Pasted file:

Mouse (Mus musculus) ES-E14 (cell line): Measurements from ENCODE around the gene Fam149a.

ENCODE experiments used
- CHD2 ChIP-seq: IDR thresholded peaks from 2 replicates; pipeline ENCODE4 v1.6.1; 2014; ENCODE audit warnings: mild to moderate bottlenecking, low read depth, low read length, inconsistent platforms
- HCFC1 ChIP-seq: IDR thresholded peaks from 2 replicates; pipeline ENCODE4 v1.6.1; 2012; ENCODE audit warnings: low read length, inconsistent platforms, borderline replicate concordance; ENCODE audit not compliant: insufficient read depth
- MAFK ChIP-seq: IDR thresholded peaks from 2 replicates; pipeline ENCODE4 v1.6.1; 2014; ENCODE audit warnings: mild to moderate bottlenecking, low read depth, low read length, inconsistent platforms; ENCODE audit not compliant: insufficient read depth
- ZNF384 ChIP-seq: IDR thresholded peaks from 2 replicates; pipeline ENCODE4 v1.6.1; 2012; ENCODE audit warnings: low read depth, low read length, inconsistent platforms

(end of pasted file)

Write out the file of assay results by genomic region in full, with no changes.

Mouse (Mus musculus) ES-E14 (cell line): Measurements from ENCODE around the gene Fam149a.

ENCODE experiments used
- CHD2 ChIP-seq: IDR thresholded peaks from 2 replicates; pipeline ENCODE4 v1.6.1; 2014; ENCODE audit warnings: mild to moderate bottlenecking, low read depth, low read length, inconsistent platforms
- HCFC1 ChIP-seq: IDR thresholded peaks from 2 replicates; pipeline ENCODE4 v1.6.1; 2012; ENCODE audit warnings: low read length, inconsistent platforms, borderline replicate concordance; ENCODE audit not compliant: insufficient read depth
- MAFK ChIP-seq: IDR thresholded peaks from 2 replicates; pipeline ENCODE4 v1.6.1; 2014; ENCODE audit warnings: mild to moderate bottlenecking, low read depth, low read length, inconsistent platforms; ENCODE audit not compliant: insufficient read depth
- ZNF384 ChIP-seq: IDR thresholded peaks from 2 replicates; pipeline ENCODE4 v1.6.1; 2012; ENCODE audit warnings: low read depth, low read length, inconsistent platforms